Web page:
Anthony Roberts had reluctantly taken up jogging when he was a first-year analyst with a Wall Street investment bank. He had been given the financial gig in the US after leaving Oxford, and viewed it as an opportunity to sneak into the industry while merrymaking in the Big Apple. But it was soon clear that his Wall Street colleagues did not hold with his louche view of the work-life balance; they were at their desks before most people had had their morning juice and did not finish until The City That Never Sleeps was grabbing a post-clubbing slice of pizza on Lower Broadway in the wee hours.
Anthony solved this conundrum by partying hard at night with the other young Brit bankers, while impressing his puritanical bosses by pulling on his running kit at lunchtime and making an ostentatious show of “taking a few quick laps” in Battery Park (in truth, a slow, lumbering stagger occasionally complemented by a clandestine pull on a Marlboro Light).
Back in London a few years later, with a job at a blue-chip City firm, he gave up any pretence of barrelling around a public park in tracksuit and trainers, and instead leveraged his lunchtimes to network over a decent steak and a glass or two of claret. His connections and his girth both duly flourished; and as they were coupled with some successful results, so it was that he was headhunted at the age of 41 by the London office of his old Wall Street alma mater.
The pay was phenomenal, but the philosophy, as it had been in the States, was more bed of thorns than beer and skittles. It quickly became clear that networking was done over press-ups, not Pouilly Fumé. Furthermore, his new colleagues, a handful of whom recalled his dogged dedication to his Battery Park lunch-time jog, insisted he join them in competing in the London Marathon.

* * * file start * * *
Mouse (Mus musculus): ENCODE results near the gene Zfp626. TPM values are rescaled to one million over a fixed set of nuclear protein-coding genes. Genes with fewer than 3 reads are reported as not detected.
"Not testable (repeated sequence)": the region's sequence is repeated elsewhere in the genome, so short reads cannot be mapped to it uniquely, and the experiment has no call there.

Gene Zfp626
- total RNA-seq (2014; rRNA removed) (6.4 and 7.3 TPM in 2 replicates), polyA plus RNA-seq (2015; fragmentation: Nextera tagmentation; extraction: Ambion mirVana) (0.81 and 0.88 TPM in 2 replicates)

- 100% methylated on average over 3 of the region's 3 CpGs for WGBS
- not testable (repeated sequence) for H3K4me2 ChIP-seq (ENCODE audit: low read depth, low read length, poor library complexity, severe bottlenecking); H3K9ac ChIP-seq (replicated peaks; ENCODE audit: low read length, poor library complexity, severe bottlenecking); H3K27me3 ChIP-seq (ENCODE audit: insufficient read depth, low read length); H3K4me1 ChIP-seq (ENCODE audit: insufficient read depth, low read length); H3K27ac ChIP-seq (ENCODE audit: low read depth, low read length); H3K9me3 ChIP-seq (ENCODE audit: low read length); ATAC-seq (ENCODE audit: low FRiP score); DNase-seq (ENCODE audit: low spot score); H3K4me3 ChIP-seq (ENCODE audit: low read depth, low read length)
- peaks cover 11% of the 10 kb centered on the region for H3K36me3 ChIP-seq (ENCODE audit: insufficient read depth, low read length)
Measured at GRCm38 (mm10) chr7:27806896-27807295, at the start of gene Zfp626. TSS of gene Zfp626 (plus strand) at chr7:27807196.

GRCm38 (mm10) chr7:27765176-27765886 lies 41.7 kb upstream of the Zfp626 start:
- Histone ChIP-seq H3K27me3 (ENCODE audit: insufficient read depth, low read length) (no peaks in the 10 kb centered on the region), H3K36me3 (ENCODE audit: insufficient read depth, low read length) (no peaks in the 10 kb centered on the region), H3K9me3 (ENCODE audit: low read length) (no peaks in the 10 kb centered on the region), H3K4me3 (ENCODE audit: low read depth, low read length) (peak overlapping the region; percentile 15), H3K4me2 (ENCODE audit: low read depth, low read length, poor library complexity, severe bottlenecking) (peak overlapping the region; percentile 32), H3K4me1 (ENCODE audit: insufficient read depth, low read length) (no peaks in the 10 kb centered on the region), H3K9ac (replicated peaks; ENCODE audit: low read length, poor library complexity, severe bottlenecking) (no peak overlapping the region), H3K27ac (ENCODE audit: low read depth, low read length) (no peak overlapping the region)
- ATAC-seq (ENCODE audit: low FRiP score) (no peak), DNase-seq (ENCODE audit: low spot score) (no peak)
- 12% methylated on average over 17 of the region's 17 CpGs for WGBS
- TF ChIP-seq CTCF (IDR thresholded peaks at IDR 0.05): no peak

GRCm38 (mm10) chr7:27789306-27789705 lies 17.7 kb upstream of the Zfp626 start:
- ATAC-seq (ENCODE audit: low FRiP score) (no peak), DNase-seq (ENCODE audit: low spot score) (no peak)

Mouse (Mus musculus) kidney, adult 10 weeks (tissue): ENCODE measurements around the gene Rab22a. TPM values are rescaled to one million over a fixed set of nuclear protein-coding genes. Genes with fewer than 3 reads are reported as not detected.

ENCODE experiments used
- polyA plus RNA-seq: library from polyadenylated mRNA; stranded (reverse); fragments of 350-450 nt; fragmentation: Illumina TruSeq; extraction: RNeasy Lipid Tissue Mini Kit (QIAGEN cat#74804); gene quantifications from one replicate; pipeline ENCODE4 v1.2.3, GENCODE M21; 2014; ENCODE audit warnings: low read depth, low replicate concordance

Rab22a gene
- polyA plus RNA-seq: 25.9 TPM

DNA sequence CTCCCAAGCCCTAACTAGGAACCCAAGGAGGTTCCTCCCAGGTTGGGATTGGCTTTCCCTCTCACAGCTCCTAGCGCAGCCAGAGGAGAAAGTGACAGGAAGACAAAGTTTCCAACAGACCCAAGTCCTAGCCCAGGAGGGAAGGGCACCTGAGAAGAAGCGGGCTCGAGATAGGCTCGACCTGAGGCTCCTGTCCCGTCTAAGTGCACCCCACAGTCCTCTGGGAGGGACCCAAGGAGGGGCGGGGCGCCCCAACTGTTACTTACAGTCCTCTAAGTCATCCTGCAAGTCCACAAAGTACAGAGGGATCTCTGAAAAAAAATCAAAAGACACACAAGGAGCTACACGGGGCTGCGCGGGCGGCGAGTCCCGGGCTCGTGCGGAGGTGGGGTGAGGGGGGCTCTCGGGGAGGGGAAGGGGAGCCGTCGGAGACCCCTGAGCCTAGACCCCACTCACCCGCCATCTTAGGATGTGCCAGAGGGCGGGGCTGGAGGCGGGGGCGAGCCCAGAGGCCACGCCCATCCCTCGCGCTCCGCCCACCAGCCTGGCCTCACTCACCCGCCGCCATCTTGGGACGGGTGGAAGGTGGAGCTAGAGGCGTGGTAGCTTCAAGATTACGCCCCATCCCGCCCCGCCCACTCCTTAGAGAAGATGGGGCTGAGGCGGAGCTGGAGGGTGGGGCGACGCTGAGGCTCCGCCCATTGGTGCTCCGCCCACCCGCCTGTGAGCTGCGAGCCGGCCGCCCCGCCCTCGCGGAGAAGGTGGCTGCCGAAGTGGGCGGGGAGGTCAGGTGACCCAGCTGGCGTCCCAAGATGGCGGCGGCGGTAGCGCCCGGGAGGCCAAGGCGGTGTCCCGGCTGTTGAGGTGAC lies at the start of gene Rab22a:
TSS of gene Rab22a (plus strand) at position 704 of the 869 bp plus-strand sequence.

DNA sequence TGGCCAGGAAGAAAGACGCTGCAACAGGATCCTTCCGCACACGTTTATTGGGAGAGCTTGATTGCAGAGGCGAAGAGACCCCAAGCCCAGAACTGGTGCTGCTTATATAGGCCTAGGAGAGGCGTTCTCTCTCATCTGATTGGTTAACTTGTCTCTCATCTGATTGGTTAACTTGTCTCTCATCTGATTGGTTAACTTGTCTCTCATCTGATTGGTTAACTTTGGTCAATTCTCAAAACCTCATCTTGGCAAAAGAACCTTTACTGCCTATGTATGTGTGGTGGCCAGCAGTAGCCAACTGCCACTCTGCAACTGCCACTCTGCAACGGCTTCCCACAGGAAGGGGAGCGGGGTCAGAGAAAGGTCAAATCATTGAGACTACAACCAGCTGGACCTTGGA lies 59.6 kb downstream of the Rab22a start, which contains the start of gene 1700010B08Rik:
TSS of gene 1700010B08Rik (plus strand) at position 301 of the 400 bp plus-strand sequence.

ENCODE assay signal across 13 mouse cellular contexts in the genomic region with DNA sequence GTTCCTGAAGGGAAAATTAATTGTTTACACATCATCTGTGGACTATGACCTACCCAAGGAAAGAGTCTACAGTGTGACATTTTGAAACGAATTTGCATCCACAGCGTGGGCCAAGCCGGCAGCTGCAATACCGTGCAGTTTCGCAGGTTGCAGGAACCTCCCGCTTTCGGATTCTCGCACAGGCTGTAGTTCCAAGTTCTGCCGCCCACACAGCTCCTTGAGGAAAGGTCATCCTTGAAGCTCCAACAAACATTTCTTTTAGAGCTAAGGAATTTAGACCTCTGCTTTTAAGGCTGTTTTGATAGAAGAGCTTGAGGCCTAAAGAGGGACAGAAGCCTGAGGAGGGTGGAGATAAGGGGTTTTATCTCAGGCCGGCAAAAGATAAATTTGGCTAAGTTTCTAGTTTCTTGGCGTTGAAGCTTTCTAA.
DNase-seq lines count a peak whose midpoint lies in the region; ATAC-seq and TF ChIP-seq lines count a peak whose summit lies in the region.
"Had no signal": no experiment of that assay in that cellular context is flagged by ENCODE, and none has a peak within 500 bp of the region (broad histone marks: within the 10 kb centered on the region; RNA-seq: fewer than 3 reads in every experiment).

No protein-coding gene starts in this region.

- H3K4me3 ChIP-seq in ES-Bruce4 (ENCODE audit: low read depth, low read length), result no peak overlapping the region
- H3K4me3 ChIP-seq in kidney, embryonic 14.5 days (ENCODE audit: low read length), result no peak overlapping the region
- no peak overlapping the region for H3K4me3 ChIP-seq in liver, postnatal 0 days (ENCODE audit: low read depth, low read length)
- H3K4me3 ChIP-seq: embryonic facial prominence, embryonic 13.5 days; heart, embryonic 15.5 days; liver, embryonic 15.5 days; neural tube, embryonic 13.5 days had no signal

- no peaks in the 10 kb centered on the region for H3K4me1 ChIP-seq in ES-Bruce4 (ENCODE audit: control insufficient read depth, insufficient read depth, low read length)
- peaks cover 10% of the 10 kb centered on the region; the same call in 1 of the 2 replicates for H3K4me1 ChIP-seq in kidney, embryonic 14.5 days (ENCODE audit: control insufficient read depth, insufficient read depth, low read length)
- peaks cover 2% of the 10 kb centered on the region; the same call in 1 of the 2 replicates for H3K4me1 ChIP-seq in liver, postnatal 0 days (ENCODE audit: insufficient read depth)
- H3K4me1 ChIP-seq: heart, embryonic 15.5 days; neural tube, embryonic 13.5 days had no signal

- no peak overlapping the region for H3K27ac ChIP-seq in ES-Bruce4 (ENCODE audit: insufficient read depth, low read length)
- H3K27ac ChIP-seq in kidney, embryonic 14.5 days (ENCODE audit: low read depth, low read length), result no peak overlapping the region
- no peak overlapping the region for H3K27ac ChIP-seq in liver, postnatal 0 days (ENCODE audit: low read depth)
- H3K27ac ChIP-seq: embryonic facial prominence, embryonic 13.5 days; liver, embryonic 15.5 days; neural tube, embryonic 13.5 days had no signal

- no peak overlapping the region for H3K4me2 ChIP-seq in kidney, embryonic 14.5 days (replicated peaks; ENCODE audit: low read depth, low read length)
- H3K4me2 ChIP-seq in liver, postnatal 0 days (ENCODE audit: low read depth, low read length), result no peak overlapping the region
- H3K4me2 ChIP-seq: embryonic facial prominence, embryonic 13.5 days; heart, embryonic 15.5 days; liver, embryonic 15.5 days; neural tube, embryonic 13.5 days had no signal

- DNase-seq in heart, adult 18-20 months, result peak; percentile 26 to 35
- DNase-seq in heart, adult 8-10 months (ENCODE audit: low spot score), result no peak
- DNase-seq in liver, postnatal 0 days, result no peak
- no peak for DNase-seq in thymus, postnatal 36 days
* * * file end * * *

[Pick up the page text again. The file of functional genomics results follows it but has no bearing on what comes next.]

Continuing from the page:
Anthony knew that this public display of sweat and toil was needed to dazzle his new Yankee masters. It was easy enough for him to enter the 26.4-mile charge around the capital; hundreds of charities guaranteed slots in return for raising a couple of thousand pounds, and a whip-round among his mates would get him more than that.
Anthony started his fitness regime at the beginning of the New Year with an early morning stroll to a new newsagents four streets away from his home… for a packet of cigarettes. The following month he was jogging the five miles to his office – when he didn’t taxi the latter 3.5 of them – and a couple of weeks before the main event he just managed to complete a half marathon at a pace alternating between a not terribly fast walk and an extremely slow jog.
It was a bun fight when he and his colleagues – kitted out with official numbers and IPICO timing tags attached to their running shoes – joined the tens of thousands of runners at the red starting point in Greenwich Park. It was so crowded that it took them several minutes to get to the starting line and begin their race, tracking the blue line painted down the middle of the road that would take them to the finish.
Anthony’s colleagues surged ahead of him – all of them expected to complete the run in under three hours – while he alternately sprinted and waddled among the fun-runners. Crossing Tower Bridge, his pace had slowed enough that the couple dressed in tyrannosaurus rex costumes, at whom he had disparagingly smiled at the start, cruised past him. By the time he got to Victoria Embankment, he had broken blisters on both heels and was being overtaken by pensioners. Somehow, as he loped up the Mall, he marshalled a final burst of ego-saving energy and sprinted across the line with a Usain Bolt-like finishing flourish.
His less athletically inclined London friends had arranged to see him in Horse Guards Parade, where they greeted him with champagne and Marlboro Lights. Thus a picture of a grinning Anthony – cigarette dangling from lip, bottle of bubbly in one hand, the other pointing with pride at his snail-like time of 5 hours 32 minutes – naturally appeared on Facebook within hours; and, a day or so later, made its way into the London and New York boardrooms of his prim Wall Street employers.